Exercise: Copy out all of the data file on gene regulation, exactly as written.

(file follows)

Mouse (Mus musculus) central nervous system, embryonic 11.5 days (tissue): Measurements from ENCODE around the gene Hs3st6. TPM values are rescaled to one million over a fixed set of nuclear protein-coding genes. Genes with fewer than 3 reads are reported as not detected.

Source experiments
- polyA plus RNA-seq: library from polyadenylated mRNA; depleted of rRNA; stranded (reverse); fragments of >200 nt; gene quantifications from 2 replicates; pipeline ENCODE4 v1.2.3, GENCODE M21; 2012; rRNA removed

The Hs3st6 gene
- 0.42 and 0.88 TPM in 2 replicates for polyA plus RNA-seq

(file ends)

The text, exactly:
Mouse (Mus musculus) central nervous system, embryonic 11.5 days (tissue): Measurements from ENCODE around the gene Hs3st6. TPM values are rescaled to one million over a fixed set of nuclear protein-coding genes. Genes with fewer than 3 reads are reported as not detected.

Source experiments
- polyA plus RNA-seq: library from polyadenylated mRNA; depleted of rRNA; stranded (reverse); fragments of >200 nt; gene quantifications from 2 replicates; pipeline ENCODE4 v1.2.3, GENCODE M21; 2012; rRNA removed

The Hs3st6 gene
- 0.42 and 0.88 TPM in 2 replicates for polyA plus RNA-seq